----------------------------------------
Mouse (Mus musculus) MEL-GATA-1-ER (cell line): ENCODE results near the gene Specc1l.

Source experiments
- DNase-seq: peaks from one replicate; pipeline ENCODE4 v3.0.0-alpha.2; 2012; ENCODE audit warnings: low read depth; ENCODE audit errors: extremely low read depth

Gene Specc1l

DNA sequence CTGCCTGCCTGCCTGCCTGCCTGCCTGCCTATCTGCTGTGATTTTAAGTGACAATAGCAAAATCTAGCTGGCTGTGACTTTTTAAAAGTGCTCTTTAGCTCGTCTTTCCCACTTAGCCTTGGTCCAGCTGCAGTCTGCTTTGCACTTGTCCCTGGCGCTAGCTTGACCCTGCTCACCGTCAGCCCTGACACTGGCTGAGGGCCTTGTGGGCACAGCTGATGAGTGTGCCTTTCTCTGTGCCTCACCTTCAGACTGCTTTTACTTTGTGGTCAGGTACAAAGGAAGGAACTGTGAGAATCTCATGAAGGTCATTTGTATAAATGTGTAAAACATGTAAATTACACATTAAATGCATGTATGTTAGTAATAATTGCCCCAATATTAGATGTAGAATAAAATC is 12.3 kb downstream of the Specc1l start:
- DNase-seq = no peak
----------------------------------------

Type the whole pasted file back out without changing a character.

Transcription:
Mouse (Mus musculus) MEL-GATA-1-ER (cell line): ENCODE results near the gene Specc1l.

Source experiments
- DNase-seq: peaks from one replicate; pipeline ENCODE4 v3.0.0-alpha.2; 2012; ENCODE audit warnings: low read depth; ENCODE audit errors: extremely low read depth

Gene Specc1l

DNA sequence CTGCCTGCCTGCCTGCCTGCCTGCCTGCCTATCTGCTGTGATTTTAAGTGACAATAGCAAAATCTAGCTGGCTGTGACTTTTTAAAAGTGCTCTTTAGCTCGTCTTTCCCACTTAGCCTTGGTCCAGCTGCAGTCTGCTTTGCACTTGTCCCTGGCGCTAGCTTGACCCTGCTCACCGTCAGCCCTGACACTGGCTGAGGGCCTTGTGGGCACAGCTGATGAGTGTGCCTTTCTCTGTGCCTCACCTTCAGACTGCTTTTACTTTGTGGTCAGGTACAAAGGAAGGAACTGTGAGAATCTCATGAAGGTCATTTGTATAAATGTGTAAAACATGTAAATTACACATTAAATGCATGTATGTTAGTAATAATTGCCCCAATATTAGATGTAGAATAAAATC is 12.3 kb downstream of the Specc1l start:
- DNase-seq = no peak